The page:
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Heya, I'm Bell ^^
This cute little game was recommended to me by Nadg, but I don't think I'll be able to afford it anytime soon >w<
I'm super new to the genre (legit the second game that follows the Second Guess formula that I'll play), so if you think it makes for a good experience for newbies it'd be awesome to have a few more community copies! 


Hi, Bell!

Just put up a few more community copies! Grab one and tell your friends!  ^^

I hope you have a great time with it!


may I ask you, is there some game in it?

There is surely a space for creative writing based on the prompts this paper contains, but, based on the illustration itself, I really cannot see any mechanic that would involve player's decision.

If the whole point of People, Places & Perils is to provide prompts that can be explored and expanded into short stories, that's okay, but what makes you think this is a game? Because of rolling a die? I am sorry, but if there is nothing more than random content generator, that is what it is - a nicely formatted random content generator, not a game.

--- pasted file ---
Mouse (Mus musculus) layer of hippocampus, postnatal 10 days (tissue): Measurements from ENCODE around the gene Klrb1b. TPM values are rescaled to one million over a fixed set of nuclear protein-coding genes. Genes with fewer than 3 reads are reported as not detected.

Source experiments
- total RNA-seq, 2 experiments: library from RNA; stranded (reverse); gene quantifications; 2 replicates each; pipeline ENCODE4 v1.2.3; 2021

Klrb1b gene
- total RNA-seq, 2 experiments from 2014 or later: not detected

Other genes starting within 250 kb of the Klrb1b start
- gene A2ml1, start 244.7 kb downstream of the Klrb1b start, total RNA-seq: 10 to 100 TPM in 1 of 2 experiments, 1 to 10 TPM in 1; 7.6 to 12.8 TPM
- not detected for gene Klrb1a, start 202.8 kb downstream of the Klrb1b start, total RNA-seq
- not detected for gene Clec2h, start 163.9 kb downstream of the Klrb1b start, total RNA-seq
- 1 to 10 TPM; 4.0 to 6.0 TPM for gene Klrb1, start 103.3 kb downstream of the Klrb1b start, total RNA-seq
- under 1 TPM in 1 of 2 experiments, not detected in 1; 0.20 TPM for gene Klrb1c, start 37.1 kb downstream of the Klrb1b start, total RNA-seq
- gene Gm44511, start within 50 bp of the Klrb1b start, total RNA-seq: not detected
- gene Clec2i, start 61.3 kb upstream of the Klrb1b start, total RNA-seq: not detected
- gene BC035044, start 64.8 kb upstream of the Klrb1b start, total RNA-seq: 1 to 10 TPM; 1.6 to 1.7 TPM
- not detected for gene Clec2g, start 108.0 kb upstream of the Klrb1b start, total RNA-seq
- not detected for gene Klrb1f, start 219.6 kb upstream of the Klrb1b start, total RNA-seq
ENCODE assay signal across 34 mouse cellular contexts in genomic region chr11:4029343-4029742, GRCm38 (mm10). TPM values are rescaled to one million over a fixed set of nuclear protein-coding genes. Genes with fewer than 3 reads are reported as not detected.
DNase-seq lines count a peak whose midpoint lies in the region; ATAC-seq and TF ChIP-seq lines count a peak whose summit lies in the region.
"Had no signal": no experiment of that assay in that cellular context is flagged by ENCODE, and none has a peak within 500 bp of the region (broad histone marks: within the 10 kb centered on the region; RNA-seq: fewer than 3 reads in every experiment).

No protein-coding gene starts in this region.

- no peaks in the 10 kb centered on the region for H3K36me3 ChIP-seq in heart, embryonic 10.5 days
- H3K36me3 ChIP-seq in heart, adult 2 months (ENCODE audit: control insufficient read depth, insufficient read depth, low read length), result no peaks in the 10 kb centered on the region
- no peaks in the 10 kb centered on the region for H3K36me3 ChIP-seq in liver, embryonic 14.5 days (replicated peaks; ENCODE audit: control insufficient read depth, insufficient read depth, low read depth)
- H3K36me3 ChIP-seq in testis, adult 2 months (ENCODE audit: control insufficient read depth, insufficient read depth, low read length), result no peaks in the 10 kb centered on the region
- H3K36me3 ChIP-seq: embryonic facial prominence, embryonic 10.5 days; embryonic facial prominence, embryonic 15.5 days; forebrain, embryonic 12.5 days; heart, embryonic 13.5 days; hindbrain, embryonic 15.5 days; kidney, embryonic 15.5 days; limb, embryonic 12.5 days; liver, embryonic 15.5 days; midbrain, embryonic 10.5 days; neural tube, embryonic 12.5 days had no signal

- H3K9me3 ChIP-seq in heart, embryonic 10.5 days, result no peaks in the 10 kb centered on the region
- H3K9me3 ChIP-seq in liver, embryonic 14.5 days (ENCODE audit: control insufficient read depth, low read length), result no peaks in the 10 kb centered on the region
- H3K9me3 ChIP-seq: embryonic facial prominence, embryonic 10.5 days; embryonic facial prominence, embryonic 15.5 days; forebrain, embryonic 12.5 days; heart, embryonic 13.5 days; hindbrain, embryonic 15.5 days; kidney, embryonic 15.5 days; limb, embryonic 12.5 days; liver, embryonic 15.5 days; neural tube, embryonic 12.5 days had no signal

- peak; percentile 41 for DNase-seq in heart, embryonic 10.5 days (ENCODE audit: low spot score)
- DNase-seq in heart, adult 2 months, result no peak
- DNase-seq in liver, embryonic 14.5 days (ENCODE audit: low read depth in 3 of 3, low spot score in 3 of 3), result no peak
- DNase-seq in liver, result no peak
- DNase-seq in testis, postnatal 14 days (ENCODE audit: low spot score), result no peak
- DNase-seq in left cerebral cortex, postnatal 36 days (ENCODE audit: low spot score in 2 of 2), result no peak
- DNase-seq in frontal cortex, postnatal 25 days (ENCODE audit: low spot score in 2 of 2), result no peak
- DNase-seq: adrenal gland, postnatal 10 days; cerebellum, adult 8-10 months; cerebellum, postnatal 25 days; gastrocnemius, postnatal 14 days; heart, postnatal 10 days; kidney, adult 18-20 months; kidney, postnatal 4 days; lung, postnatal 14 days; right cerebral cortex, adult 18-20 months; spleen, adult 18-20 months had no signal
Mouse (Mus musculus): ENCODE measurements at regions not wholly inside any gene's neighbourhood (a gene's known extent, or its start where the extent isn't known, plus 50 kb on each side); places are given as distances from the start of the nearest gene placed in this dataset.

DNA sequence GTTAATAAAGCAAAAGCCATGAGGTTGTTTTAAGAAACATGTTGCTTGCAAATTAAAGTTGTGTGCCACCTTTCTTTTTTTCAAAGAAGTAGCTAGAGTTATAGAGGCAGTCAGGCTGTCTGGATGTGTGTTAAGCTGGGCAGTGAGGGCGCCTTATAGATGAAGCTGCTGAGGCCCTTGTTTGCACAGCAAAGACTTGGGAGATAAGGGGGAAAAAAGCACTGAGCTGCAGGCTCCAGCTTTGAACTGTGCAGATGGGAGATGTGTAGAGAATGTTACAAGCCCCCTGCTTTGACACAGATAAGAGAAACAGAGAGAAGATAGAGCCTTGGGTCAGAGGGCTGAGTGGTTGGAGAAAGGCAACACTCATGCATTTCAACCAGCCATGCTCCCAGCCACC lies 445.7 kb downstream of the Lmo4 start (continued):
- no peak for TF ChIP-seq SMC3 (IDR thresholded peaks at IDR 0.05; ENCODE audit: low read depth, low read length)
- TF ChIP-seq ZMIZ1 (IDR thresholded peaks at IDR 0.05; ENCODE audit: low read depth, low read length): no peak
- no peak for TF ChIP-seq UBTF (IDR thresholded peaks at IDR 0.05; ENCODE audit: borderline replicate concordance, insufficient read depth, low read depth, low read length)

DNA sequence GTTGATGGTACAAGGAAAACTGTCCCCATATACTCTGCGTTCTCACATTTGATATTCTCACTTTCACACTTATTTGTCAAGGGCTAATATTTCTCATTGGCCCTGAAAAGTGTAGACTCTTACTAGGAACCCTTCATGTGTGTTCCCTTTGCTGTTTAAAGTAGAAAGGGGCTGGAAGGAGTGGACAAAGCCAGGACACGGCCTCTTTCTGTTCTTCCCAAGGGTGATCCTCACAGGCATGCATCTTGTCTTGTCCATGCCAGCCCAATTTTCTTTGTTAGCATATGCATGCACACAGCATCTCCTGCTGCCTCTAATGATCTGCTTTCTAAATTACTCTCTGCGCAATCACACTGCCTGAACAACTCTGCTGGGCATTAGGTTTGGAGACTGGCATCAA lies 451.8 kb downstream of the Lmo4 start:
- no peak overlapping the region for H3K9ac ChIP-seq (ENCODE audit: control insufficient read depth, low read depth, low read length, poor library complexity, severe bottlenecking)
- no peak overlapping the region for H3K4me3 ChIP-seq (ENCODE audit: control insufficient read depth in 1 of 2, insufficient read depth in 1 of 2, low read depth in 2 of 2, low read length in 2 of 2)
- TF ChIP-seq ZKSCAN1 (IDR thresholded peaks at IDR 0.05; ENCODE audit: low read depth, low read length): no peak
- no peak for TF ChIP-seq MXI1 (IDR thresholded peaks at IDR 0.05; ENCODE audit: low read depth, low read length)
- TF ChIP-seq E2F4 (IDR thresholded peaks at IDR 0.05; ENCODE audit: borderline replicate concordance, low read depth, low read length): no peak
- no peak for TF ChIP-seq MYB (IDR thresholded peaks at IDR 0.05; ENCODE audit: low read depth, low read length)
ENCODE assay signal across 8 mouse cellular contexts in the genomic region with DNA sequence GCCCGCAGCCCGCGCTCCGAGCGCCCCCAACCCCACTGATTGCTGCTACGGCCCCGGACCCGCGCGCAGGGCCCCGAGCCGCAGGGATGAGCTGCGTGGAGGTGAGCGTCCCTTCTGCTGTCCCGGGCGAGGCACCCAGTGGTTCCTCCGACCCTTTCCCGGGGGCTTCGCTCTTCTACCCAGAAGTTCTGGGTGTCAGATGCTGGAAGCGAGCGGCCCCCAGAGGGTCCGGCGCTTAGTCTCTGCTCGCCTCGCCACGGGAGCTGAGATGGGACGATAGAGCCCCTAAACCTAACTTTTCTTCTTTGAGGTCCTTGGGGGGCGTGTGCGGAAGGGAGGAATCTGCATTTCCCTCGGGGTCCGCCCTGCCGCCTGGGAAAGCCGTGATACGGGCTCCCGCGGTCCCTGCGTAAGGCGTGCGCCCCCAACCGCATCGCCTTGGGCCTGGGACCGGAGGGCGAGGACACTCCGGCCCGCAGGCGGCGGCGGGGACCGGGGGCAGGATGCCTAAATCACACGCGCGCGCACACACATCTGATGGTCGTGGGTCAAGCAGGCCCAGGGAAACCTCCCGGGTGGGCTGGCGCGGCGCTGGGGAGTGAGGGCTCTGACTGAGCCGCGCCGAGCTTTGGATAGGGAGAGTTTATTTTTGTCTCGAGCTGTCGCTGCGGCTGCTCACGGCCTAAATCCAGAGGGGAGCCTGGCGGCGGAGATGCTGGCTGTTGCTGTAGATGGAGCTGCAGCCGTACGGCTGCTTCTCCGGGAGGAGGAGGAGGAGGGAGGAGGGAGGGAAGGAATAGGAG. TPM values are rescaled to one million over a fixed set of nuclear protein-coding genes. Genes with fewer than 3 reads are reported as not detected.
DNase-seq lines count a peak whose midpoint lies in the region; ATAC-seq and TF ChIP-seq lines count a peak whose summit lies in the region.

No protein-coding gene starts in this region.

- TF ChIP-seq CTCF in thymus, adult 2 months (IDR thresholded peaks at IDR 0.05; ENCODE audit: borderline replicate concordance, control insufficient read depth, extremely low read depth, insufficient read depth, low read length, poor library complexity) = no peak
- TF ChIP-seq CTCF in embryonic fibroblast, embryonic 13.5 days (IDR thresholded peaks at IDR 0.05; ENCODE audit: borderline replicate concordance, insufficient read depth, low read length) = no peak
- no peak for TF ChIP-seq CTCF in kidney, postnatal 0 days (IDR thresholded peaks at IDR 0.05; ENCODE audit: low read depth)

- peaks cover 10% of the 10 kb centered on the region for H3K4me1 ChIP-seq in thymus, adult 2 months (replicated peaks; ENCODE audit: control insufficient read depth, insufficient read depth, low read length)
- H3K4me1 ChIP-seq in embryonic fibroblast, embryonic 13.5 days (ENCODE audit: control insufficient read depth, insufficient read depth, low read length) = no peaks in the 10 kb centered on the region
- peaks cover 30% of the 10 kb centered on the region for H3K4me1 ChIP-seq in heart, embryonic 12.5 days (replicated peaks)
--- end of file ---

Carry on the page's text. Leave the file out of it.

Hello, Mystael!

In my creations, I like to explore the boundaries of what a game is. 

PP&P is a story-building game, one that invites you to establish connections between facts. Player agency is in allocating the dice you roll, interpreting the results, and weaving a storyline with it. This is the logic behind games such as For the Queen, Microscope, Fall of Magic, and many more.

 Step 6 is actually a conflict resolution system disguised as a story prompt.

If this is not "game" enough for you to call it a game, I'm absolutely fine with it. :)

Have a great day!

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I understand that this is coming some time after your comment was originally posted, but it seemed that such a condescending comment deserved a response. Many  Journaling RPGs are functionally content generators that the player uses to write about a character's experiences. The decision point occurs when you decide what to do with the prompts. Many players want the experience of the role they choose, not the limitations of the roll they made.

Not enjoying those type of experiences is reasonable. Ridiculing the game creator, and by association fans of that type of experience, based on your subjective requirements is unreasonable. An RPG does not require a fail condition, nor hardcoded mechanics to resolve the narrative.

For some perspective, one of DriveThruRPGs best selling indie games, "Journey", is precisely presented and designed to be a content generation game. It's a great game, and this one seems to carry on in the same genre.